State of the Art

Happy birthday, Arthur Miller

Arthur Miller cast a humane if often pessimistic eye on America’s problems in half a dozen great plays.
Arthur Miller cast a humane if often pessimistic eye on America’s problems in half a dozen great plays.

If I listed the five most important American playwrights of the 20th century in chronological order, I’d have to go with Eugene O’Neill, Tennessee Williams, Arthur Miller, Neil Simon and August Wilson.

Unlike the others, Miller and Wilson wrote more frequently about issues: class, race, the inexorable effects of the past on the present, the inevitable failure of the American Dream. And nobody did that better than Miller, who was born 100 years ago today.

“The Penguin Arthur Miller,” which collects 18 of his plays, has come out this fall to commemorate the author, who died in 2005. (He wrote 36 pieces for the stage, counting revised works, plus radio plays and screenplays.)

Lynn Nottage wrote the loving introduction. You might think her an unusual choice, because she’s the opposite of Miller in many ways: an African-American woman half his age whose works delve into fantasy or intentional exaggeration in a way he did not. Yet she recognizes a kindred spirit in the man who attempted to deal with universal social questions in the context of troubled families.

Miller has no peer at writing a certain type of character: the long-broken person (almost always a man) with a hidden weakness he conceals from others, until some sudden pressure forces him to crack wide open with disastrous consequences.

That could be Joe Keller, the munitions maker in “All My Sons” who sold defective goods to the government; John Proctor, the New Englander in “The Crucible” whose failure to admit adultery leads to danger during the Salem witch trials; or Eddie Carbone, the New York longshoreman in “A View From the Bridge” who can’t suppress or admit to illicit feelings for his niece.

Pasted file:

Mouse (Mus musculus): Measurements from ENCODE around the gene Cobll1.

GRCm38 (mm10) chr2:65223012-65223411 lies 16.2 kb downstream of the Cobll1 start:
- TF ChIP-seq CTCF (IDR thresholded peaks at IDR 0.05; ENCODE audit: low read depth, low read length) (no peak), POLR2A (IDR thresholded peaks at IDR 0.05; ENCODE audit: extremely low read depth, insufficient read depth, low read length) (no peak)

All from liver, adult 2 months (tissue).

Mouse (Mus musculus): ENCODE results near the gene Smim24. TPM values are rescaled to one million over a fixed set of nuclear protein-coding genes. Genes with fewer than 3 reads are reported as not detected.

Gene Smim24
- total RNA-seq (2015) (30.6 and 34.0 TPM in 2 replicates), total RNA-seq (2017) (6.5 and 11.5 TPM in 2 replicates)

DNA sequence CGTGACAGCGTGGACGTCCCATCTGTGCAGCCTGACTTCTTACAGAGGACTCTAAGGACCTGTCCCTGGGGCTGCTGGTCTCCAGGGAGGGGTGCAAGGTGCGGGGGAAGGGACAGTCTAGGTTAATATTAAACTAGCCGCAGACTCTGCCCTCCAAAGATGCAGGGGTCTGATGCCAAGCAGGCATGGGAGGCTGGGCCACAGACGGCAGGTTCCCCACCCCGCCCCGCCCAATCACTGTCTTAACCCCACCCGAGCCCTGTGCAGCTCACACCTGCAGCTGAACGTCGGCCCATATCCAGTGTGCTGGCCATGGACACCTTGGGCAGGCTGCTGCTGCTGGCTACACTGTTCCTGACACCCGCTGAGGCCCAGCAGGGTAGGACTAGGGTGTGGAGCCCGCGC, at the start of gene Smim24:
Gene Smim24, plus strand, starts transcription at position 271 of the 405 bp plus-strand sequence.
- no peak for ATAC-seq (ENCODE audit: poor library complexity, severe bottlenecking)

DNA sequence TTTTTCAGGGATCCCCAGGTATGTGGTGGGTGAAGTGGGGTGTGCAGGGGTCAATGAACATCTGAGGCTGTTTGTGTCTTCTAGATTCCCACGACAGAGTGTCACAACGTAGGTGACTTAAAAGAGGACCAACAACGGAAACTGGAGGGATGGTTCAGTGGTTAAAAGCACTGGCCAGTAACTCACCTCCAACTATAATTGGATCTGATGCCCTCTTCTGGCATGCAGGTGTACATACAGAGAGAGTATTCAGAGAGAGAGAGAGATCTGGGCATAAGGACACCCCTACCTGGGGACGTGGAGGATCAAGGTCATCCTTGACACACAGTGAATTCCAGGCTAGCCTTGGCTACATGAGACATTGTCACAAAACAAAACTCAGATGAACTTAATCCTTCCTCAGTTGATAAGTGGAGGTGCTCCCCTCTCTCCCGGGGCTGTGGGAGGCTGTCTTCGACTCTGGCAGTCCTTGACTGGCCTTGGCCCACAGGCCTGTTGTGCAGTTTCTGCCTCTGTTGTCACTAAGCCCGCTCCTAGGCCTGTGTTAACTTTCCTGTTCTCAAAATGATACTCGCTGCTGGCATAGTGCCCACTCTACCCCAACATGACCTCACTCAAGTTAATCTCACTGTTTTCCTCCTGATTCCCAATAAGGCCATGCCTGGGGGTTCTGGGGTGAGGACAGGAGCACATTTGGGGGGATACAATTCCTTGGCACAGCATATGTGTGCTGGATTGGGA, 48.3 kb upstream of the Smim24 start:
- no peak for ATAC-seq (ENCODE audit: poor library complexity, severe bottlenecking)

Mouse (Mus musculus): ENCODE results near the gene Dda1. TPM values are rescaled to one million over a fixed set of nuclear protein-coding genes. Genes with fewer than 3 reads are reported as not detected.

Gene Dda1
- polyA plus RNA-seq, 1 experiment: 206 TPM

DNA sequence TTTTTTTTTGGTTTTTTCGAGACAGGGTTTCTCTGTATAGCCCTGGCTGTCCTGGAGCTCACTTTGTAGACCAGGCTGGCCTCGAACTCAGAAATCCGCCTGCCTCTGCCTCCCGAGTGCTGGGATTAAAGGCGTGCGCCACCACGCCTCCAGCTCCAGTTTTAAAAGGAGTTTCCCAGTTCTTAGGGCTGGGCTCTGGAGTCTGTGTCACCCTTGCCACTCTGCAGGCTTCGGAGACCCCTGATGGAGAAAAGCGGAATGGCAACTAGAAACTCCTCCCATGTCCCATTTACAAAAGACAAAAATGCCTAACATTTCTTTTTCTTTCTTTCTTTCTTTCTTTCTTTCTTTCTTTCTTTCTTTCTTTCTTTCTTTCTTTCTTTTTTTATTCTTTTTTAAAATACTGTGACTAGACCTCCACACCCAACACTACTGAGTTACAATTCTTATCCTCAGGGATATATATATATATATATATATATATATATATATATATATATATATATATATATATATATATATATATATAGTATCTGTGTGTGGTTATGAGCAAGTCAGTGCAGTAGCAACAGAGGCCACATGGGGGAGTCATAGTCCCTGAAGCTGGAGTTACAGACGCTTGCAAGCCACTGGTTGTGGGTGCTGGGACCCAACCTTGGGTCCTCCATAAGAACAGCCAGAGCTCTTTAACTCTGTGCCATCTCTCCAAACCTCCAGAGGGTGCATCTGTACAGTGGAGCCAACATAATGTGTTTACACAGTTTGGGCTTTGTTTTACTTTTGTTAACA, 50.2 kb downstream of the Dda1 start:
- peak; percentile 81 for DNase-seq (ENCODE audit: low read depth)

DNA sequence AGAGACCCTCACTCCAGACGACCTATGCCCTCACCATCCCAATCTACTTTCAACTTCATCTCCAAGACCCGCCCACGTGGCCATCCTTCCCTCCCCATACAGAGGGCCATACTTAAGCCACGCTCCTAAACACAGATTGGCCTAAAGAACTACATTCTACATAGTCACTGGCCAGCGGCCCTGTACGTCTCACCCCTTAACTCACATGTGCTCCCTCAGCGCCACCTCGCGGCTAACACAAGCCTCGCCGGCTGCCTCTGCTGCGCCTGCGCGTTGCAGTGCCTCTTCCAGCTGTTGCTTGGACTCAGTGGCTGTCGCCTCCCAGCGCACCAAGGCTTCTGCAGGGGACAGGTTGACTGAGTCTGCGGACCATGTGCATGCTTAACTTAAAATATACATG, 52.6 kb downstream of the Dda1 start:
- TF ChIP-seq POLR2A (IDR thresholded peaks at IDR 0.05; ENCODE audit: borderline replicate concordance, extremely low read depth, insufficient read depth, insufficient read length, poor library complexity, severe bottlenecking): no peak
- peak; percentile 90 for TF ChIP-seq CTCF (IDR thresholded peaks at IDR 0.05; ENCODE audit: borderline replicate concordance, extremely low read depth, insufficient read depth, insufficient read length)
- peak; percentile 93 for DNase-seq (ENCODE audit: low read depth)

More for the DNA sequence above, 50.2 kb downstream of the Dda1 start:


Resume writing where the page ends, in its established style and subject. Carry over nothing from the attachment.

It could absolutely be Willy Loman, the title character in the American drama I find most moving. Here’s a clip of Dustin Hoffman and John Malkovich in Volker Schlondorff’s fine 1985 film of “Death of a Salesman:”

Miller made art from his own life, examining his problematic marriage to self-destructive Marilyn Monroe in the 1964 “After the Fall.” (Variety ran the headline “Egghead weds hourglass” when they got hitched in 1956.) He made art from the headlines, writing “The Crucible” in 1952 during the anti-Communist frenzy fueled by Sen. Joseph McCarthy.

Mostly, though, he made it from the raw material of his nation. During the period of prosperity that followed World War II and extended to the early 1960s, America presented a happy facade to the world. Cracks in the plaster showed up in the arts, from film noir to the rise of paranoid science fiction to the sharp angles of hard bop in jazz.

Miller provided the loudest, clearest and most articulate voice on the American stage that something was wrong. Prosperity didn’t include everyone, and making the world safe for democracy didn’t make the survivors whole. Our greatest enemies were within, from politicians who lied to us and pitted us against each other to internal demons who left us weak and willing to trade decency and self-awareness for financial security.

His most iconic work traveled to the United Kingdom, Germany, India and even China, prompting Miller to write the book “ ‘Salesman’ in Beijing.” He directed that 1983 production, keeping the original setting of 1949 in New York City, and saw that the Chinese public perfectly understood the relationship between the pushy father and unhappy elder child. “One thing about the play that is very Chinese is the way Willy tries to make his sons successful,” he wrote. “The Chinese father always wants his sons to be ‘dragons.’ 

Specific, yet universal. Timely, yet timeless. That’s true only of the greatest writers, and Miller was one.

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